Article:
The impact of empirical studies of spirituality and culture on nurse education

Aru Narayanasamy
Journal of Clinical Nursing 2006, 15 (7): 840-51

AIMS AND OBJECTIVES: The aim of this paper is to share reflectively how my empirical studies on spirituality and culture have had an impact upon nurse education.

BACKGROUND: Spirituality and cultural dimensions of care are considered to be integral to holistic care. The healing potentials of spiritual and cultural care are well documented. The commitment to the research programme came due to the concern within early literature on nursing that the provision of spiritual care for patients is inadequate.

METHODS: The research programme used action research comprising largely qualitative approaches. As the holistic and multiperspective nature of spirituality and culture requires a multidisciplinary approach and flexibility of methodology, various research techniques were used.

RESULTS: The findings from the research programme led to the development of theories, models and conceptual literature on spiritual and cultural care. In particular, two models evolved from the studies: the ASSET for spiritual cares education and training and the ACCESS for transcultural care practice. The critical incident studies provide insights into nurses' roles in spiritual care interventions. The phenomenological study highlights that chronically ill patients use spiritual strategies in coping with their illness.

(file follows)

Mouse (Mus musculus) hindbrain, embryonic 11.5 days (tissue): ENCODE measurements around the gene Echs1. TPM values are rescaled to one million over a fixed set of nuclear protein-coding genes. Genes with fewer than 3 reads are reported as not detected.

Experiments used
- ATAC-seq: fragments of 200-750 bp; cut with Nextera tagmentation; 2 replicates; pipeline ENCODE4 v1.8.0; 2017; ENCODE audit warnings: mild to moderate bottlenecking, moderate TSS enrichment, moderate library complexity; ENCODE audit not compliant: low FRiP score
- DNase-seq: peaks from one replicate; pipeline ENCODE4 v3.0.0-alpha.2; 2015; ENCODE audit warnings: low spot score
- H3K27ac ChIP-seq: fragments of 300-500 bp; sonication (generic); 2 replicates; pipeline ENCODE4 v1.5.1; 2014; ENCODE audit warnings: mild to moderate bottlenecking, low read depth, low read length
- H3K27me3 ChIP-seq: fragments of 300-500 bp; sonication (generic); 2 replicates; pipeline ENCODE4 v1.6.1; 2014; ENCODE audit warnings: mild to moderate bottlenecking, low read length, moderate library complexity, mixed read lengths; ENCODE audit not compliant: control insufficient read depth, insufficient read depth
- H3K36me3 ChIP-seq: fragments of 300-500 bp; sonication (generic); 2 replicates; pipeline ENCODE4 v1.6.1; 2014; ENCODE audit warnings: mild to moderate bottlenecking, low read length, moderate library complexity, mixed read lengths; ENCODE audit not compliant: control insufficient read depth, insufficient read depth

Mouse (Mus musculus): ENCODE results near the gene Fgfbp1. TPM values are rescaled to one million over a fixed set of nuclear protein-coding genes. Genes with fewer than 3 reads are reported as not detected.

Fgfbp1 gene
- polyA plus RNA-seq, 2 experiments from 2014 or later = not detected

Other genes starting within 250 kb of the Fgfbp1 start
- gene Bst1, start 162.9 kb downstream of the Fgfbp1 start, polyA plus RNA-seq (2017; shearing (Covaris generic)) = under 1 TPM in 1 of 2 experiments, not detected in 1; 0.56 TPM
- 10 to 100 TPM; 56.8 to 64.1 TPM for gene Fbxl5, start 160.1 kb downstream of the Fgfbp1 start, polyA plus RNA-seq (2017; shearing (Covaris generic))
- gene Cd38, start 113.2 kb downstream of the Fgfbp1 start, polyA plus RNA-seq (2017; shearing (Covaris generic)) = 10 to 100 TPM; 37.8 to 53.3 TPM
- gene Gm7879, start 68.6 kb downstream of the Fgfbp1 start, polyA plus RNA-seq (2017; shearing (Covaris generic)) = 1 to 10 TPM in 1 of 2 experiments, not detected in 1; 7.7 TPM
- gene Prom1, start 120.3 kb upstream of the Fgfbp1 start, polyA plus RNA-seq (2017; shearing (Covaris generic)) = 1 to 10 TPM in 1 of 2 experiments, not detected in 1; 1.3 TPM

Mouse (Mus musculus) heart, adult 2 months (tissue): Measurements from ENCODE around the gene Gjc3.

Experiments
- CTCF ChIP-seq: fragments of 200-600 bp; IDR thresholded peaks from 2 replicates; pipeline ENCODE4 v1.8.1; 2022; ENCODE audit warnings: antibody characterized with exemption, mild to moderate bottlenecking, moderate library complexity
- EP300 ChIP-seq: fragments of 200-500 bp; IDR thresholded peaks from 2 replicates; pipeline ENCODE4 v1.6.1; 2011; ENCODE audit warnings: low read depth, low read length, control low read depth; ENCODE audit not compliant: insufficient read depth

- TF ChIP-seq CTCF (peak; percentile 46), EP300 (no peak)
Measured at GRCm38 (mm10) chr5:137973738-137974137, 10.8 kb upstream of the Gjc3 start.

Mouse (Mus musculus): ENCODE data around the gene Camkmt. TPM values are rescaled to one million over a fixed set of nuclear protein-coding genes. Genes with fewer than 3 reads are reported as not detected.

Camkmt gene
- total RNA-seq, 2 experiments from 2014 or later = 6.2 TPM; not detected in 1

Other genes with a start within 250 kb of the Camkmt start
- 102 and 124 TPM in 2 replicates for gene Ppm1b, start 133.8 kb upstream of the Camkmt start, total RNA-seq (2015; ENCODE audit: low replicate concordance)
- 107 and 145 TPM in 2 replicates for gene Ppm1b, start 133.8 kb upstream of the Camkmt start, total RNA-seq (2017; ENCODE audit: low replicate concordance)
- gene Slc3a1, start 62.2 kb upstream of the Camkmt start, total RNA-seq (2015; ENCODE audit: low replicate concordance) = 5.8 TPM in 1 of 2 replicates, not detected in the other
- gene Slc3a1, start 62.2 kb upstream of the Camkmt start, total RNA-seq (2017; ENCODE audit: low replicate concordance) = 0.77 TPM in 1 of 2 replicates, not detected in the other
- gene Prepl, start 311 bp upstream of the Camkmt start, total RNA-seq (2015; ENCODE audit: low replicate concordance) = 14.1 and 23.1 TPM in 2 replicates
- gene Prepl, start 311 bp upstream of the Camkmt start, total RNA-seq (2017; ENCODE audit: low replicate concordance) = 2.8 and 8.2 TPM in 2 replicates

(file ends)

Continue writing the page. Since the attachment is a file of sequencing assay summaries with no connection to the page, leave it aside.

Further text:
CONCLUSION: Overall, the paper offers a body of evidence that has an impact upon curriculum development in nurse education and nursing practice.

RELEVANCE TO CLINICAL PRACTICE: The ASSET model offers a framework for spiritual care education. The ACCESS model offers a framework for transcultural care practice. The critical incident studies map out nurses' roles in spiritual and cultural care with scope for development of care intervention models for the future. The coping mechanisms study highlights how patients use spiritual coping strategies such as prayer and other resources to cope with their chronic illnesses.

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